Wednesday, July 26, 2017

Can You Really Work Up Any Juices To Protest The Firing Of Jefferson Beauregard Sessions?


Mike Allen: "Sessions allies tell us he won’t quit, and will have to be fired: This is his life’s work and dream job. (Yesterday, he took on sanctuary cities.) And in Trumptown, you can be down now, but back in favor after you endure a little humiliation. Ask Steve Bannon."

Odd how right-wing Trumpbots are cheering their president on to fire Jeff Sessions, an icon of racism, xenophobia and... well... everything that is at the rotten core of Trumpism. At least just as odd: liberals are bemoaning the fact that Trump is moving towards firing Sessions, despite the fact that there isn't a liberal in America who believes Sessions is fit for the office. Trump has literally turned the world topsy-turvy. One thing that never does change though-- at least not so far-- is the Uriah Heap Speaker of the House's attitude. The Wisconsin enabler gave Trump the green light to go ahead and fire Sessions, even while other Republicans were trying to discourage him. Maybe Trump yelled at him for defending Bob Mueller in a radio interview on Monday, when he told listeners, “Remember, Bob Mueller is a Republican who was appointed by a Republican who served in a Republican administration and stayed on until his term ended. But I don’t think many people are saying Bob Mueller is a person who is a biased partisan. He’s really sort of anything but."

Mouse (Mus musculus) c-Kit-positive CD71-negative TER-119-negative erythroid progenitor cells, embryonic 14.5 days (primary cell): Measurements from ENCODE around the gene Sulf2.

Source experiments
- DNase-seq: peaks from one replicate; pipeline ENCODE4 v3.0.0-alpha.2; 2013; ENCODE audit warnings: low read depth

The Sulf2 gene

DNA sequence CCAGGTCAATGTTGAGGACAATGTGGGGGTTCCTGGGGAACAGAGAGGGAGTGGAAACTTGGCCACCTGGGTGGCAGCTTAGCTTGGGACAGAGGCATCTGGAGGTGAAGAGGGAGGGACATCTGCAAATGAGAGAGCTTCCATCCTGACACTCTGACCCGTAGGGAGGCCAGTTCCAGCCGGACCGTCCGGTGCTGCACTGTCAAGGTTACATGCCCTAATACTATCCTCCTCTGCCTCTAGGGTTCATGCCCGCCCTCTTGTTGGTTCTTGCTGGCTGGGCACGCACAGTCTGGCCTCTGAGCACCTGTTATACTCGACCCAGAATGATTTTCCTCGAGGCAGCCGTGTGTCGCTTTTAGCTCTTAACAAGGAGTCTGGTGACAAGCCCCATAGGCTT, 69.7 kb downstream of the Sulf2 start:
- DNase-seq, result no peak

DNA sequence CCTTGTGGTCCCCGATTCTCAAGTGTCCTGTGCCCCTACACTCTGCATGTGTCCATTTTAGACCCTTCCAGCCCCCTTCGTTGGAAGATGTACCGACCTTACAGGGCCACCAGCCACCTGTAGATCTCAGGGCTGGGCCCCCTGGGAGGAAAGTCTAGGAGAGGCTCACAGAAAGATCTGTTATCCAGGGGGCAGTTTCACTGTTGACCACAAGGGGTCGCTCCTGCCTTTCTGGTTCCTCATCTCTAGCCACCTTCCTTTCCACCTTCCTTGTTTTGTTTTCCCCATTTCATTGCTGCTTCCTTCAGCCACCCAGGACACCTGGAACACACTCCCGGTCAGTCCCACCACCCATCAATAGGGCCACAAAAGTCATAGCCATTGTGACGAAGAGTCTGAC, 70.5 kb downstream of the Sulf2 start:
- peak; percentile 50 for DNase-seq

Ryan's such a slimy, confused guy with such an incoherent tattered brand these days. In some ways he must be looking foward to Randy Bryce putting him out of his misery in 2018.

Despite Ryan's jelly-fish posture, some establishment Republicans seethed and some even went public with their concerns about Trump's scheme to replace Sessions and hire someone to fire Mueller and end the Putin-Gate investigation. Mike Simpson (R-ID): "All hell would break loose."
"If he fired Mueller, that would be a problem. It wouldn't pass the smell test," added a second House Republican, who requested anonymity in order to speak candidly. "The American people would demand we do something."

...Sen. Luther Strange, R-Ala., who is chasing Trump's endorsement in the competitive Aug. 15, special Senate election primary, was compelled to take a veiled shot at the president for the humiliating way he has publicly pondered whether to fire Sessions.